Her practice is influenced by both professional interest and personal tragedy. Her eldest son, David, was diagnosed with malignant melanoma at 14. He died in 2008 at age 19.

“After that occurrence in our lives, I sifted out what I loved and didn’t love about all kinds of things,” she said. “In my practice, I decided I was going to focus on that which I could make an impact.”

As it turned out, just as Vacca’s trial was getting underway in St. Louis, the Kansas City-based Court of Appeals Western District ruled favorably in another of her cases — and forced a key state agency to change its practices.


Following the rules

Mohammad Najib, who alleges he faced discrimination while working at a southwestern Missouri hospital, had brought his claims to the Missouri Commission on Human Rights, which is required by Missouri law to review the claims before a lawsuit can proceed. However, the agency kept Swartz’s client waiting for more than a year before deciding that no suit could be filed.

In 2017, the state legislature overhauled the state’s employment discrimination statutes. Among other changes, the new law requires plaintiffs to prove that discrimination was the employer’s “motivating factor,” rather than the less stringent “contributing factor” standard previously recognized. The law also exempts some entities, including those owned or operated by religious or sectarian organizations, from such suits.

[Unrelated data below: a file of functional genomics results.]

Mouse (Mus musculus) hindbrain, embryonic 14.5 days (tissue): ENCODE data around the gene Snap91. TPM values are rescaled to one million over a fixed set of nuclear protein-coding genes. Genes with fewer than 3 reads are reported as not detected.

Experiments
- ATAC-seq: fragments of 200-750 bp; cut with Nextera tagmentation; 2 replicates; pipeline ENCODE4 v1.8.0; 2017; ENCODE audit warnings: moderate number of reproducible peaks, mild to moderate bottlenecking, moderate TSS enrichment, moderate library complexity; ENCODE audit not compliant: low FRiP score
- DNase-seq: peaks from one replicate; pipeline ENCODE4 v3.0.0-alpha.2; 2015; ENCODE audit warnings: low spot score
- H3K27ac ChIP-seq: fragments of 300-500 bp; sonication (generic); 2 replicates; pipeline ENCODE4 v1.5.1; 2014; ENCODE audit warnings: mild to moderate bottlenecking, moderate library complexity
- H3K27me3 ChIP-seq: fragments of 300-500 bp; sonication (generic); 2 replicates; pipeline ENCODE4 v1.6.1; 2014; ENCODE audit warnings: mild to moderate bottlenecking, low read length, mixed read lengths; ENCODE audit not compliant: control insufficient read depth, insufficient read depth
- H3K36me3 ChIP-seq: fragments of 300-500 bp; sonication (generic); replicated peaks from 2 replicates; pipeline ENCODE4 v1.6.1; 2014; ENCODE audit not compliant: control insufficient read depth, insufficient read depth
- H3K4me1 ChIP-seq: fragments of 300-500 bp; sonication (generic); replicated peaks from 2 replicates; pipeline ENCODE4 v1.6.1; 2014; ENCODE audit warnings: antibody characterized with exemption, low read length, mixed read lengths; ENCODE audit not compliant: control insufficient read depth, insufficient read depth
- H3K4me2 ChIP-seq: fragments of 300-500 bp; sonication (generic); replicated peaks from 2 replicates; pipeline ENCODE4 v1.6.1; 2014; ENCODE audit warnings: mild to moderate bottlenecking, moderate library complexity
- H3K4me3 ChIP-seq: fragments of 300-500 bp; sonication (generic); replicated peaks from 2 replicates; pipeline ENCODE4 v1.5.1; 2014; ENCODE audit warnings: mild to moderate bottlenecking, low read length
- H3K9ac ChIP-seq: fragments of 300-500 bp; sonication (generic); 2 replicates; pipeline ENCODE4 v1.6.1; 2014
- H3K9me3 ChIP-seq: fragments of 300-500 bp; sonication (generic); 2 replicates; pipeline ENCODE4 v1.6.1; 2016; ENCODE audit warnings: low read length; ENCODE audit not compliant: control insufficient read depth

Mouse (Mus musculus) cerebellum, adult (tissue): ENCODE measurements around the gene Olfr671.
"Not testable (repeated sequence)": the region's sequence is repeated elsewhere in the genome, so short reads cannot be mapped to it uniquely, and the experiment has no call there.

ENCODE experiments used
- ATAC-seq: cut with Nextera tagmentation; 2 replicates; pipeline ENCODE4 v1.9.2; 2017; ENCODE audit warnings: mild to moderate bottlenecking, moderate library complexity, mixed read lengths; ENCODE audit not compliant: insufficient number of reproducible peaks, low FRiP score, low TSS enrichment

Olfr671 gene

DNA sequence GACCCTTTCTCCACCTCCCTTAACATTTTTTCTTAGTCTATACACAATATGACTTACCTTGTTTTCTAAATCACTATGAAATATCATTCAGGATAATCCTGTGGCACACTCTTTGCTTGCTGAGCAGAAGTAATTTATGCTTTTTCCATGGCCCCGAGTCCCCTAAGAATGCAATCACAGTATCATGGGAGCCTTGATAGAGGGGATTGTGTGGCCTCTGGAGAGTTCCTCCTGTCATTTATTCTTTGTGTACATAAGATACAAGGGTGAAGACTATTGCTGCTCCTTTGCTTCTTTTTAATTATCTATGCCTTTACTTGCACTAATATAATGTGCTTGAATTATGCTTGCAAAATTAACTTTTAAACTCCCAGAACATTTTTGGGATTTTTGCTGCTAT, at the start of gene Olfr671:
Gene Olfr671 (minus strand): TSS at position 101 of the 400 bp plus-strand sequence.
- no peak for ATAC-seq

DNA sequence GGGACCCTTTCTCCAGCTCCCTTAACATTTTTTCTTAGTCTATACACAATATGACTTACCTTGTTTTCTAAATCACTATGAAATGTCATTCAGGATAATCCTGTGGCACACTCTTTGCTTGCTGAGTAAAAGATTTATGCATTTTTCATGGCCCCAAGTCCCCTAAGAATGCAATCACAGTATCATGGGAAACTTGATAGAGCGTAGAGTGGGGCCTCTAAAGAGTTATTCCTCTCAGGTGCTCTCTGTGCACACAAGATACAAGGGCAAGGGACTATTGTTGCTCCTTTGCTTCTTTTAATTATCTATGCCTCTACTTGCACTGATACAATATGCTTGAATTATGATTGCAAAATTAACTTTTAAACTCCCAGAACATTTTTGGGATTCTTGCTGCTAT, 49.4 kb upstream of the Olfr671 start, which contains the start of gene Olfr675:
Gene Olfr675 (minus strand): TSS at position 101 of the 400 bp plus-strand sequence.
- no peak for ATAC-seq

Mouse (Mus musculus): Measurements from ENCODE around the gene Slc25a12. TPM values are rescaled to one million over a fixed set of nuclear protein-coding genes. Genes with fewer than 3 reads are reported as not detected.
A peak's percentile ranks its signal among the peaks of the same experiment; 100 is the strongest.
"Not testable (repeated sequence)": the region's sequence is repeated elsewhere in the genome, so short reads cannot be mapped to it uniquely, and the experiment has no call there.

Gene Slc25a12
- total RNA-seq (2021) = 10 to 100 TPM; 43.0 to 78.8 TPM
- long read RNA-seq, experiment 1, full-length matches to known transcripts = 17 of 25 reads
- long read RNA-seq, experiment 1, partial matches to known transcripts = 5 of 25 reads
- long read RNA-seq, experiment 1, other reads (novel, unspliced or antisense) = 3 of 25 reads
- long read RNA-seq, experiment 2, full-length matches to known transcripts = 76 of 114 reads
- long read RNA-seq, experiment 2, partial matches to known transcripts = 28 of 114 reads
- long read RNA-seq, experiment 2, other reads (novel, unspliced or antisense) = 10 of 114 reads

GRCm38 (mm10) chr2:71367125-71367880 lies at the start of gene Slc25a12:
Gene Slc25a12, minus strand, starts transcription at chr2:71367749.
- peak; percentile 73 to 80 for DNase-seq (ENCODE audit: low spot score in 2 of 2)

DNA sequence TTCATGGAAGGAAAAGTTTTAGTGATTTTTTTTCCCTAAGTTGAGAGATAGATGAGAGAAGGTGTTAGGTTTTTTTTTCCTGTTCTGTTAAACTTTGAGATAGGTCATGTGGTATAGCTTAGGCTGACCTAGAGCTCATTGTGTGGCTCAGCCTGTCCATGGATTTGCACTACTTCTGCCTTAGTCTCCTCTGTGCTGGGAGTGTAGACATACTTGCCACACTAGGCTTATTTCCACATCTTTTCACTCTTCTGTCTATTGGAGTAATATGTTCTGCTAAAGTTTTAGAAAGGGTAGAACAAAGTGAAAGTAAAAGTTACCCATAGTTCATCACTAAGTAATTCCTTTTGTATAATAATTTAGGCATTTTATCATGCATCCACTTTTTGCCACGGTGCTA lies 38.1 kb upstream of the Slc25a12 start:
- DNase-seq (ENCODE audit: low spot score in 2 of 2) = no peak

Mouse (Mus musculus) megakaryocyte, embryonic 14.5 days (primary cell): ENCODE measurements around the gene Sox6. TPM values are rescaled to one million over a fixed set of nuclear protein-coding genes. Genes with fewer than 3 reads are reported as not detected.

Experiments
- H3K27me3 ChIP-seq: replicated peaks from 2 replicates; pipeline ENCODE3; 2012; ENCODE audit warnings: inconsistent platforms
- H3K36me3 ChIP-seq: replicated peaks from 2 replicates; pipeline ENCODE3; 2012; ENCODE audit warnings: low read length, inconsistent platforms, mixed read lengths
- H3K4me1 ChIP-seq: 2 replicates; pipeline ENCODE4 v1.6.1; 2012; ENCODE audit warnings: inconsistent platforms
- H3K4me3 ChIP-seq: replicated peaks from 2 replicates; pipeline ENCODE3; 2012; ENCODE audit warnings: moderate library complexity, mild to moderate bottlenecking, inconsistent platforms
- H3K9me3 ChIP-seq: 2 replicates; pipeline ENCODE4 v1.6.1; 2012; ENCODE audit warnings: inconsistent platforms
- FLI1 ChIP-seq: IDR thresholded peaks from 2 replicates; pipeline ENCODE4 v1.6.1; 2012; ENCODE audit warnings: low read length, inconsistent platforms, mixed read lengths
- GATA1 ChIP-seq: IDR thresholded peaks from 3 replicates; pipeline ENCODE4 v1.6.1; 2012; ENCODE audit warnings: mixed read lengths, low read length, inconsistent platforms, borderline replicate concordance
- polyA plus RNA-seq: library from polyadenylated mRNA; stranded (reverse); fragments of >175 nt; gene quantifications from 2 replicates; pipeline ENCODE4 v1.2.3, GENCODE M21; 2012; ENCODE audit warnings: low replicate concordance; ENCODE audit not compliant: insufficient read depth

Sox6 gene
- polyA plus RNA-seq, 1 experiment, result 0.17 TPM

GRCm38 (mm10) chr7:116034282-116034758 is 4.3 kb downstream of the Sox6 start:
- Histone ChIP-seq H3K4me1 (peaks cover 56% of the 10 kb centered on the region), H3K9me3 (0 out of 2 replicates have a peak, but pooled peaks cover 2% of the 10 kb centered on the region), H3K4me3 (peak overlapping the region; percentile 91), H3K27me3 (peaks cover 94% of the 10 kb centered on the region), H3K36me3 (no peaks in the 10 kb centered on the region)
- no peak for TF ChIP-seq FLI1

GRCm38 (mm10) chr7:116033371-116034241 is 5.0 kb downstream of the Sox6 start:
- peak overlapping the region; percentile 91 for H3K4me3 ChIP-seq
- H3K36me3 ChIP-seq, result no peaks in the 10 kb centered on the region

The commission said the religious exemption applied to the hospital system where Najib worked. But the Western District held that the agency’s administrative review period is just 180 days. If the commission isn’t finished with its investigation at that point, the court said, it must issue the plaintiff a right-to-sue letter if one is requested.

Once the Supreme Court declined the state’s request to review the case, the commission said it would adhere to the six-month deadline. In a recent interview, Timothy Faber, the chairman of the Human Rights Commission, said the agency is now conducting a pilot project to speed up claims.

Najib, meanwhile, has been repeatedly cited in similar cases in the appellate courts, aiding other plaintiffs whose claims had been languishing. Swartz called it a “crucial” decision.

Najib is really a reminder that you are a creature of statute and regulations, and you must follow them,” she said.

Missouri Lawyers Awards 2023